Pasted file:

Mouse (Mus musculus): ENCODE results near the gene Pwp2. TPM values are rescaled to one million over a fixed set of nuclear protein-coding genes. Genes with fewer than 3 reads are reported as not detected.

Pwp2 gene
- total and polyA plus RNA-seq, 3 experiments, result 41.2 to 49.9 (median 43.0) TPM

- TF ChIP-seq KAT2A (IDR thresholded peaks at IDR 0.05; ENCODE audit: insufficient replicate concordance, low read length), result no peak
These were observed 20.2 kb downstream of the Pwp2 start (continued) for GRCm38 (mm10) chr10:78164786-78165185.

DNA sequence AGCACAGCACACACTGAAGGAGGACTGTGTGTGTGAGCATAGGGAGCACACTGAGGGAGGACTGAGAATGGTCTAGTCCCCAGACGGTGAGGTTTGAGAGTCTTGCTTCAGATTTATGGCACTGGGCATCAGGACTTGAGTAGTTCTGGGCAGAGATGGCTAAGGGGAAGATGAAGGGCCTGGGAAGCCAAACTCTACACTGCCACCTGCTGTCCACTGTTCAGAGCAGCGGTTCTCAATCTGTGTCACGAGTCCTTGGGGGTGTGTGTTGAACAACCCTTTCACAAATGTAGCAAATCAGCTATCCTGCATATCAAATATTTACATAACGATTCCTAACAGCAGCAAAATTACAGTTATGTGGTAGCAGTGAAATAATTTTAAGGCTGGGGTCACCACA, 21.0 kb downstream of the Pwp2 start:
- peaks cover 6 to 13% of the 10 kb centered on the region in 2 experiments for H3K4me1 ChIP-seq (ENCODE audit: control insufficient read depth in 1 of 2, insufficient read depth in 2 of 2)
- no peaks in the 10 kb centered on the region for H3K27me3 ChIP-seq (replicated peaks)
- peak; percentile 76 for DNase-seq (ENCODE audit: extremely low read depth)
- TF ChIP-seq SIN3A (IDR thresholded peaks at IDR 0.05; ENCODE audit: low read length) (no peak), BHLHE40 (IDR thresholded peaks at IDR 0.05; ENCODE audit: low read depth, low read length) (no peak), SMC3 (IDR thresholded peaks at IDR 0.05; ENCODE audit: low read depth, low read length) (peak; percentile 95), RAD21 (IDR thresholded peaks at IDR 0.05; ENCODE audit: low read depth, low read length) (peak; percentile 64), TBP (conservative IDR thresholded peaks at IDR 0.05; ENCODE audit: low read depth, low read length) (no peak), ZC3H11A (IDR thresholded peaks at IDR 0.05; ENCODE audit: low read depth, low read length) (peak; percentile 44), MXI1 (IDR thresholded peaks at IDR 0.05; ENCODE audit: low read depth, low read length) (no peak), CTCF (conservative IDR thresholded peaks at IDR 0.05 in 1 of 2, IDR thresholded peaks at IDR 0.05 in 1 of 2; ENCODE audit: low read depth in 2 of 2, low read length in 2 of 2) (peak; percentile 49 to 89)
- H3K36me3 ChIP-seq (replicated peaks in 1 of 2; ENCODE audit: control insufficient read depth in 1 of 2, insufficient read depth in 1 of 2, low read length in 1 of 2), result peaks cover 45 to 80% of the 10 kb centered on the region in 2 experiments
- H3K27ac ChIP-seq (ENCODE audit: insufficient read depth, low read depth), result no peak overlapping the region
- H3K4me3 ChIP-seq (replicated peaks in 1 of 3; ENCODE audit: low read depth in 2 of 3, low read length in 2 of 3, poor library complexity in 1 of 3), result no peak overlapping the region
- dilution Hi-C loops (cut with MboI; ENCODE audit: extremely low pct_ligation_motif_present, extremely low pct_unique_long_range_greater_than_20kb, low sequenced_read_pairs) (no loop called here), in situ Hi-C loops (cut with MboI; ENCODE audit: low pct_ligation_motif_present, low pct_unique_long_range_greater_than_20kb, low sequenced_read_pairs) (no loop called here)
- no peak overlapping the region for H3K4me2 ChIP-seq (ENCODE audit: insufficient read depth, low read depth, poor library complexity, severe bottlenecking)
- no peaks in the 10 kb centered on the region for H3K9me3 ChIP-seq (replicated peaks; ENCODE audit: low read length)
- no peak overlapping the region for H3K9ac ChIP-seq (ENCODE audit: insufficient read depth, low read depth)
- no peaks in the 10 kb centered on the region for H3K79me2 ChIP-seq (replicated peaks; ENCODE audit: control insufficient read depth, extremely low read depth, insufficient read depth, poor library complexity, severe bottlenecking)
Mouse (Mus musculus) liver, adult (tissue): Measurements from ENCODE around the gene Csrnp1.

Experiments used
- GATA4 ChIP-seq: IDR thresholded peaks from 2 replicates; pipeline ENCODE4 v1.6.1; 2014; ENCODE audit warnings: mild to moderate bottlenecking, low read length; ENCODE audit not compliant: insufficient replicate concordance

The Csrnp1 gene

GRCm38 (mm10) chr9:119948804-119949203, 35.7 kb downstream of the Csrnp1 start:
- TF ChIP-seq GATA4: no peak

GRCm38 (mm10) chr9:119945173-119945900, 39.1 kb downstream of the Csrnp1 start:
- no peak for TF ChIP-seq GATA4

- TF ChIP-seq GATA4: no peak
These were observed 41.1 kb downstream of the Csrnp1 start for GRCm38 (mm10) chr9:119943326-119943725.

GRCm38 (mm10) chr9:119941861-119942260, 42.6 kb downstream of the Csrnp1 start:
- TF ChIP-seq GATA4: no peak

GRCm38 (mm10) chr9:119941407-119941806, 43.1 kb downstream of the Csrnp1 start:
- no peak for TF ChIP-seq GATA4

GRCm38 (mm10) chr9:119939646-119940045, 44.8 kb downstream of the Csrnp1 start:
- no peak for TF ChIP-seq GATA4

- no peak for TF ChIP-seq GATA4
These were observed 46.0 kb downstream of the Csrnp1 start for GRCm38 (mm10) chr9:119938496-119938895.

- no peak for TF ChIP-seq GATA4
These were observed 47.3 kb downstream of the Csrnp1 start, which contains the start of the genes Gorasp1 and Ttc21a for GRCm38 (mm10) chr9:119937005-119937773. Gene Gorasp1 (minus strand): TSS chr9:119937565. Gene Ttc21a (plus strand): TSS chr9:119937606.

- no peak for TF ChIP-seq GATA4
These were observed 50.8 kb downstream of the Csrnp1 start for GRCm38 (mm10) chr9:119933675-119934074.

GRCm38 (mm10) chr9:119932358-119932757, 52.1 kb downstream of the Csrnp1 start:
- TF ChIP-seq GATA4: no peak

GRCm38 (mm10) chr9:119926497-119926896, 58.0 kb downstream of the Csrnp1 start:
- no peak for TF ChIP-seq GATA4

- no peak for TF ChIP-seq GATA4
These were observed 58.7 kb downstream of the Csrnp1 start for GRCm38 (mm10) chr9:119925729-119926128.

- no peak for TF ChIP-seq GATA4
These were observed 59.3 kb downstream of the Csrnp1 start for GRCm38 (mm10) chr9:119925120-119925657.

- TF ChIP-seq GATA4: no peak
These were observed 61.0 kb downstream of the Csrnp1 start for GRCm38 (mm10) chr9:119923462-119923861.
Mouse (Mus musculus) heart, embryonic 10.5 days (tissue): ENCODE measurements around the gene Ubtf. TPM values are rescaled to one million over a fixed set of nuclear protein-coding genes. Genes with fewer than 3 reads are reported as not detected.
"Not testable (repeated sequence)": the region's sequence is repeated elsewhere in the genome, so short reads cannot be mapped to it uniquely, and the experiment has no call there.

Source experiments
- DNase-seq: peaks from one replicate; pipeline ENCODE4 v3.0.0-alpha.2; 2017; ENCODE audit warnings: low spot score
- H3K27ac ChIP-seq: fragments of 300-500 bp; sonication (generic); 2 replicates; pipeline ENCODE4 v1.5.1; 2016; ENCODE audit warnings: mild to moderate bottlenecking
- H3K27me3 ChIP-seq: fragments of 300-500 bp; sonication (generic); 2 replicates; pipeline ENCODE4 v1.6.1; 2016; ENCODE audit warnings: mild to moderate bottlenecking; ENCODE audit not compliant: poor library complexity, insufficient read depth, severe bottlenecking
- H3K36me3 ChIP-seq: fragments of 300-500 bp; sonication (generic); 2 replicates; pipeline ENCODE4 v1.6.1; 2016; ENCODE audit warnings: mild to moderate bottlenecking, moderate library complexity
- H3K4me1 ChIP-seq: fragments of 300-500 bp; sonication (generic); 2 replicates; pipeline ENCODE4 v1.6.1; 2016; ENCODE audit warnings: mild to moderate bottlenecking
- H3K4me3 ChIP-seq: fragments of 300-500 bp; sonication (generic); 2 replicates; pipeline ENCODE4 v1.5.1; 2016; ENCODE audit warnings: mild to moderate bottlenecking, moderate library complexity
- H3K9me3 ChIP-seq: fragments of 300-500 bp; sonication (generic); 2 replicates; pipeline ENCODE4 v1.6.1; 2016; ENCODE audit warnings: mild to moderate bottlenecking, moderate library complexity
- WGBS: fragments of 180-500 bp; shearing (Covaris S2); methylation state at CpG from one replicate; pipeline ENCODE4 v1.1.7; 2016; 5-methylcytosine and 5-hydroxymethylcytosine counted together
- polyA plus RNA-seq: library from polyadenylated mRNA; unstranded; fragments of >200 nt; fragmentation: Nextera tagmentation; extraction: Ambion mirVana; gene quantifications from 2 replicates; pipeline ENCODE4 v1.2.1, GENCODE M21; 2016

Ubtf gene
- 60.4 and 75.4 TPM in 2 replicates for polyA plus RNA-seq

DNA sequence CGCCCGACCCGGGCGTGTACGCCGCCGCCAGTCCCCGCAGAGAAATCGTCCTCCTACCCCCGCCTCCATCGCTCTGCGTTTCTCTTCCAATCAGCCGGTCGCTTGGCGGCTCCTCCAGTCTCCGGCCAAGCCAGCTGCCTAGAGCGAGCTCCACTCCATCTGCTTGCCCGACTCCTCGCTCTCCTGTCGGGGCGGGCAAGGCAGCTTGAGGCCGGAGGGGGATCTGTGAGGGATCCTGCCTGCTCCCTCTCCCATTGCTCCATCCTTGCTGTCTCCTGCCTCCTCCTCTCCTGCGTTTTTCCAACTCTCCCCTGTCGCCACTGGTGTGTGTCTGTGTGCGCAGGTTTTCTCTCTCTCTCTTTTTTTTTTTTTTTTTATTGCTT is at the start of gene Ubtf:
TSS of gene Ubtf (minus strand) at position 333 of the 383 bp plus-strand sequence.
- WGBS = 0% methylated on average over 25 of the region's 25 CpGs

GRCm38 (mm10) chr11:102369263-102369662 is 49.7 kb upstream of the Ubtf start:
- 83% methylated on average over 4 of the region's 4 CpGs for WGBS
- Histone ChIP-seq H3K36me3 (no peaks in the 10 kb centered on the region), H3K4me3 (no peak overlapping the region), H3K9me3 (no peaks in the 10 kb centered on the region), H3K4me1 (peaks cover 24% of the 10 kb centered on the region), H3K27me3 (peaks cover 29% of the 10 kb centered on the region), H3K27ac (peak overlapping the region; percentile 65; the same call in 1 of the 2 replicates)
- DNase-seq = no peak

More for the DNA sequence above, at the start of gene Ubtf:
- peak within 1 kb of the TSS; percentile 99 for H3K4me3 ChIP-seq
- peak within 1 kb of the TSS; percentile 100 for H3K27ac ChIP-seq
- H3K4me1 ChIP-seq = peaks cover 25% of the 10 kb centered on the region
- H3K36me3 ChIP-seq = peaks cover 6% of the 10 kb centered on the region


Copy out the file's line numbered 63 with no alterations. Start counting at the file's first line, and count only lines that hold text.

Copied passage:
Ubtf gene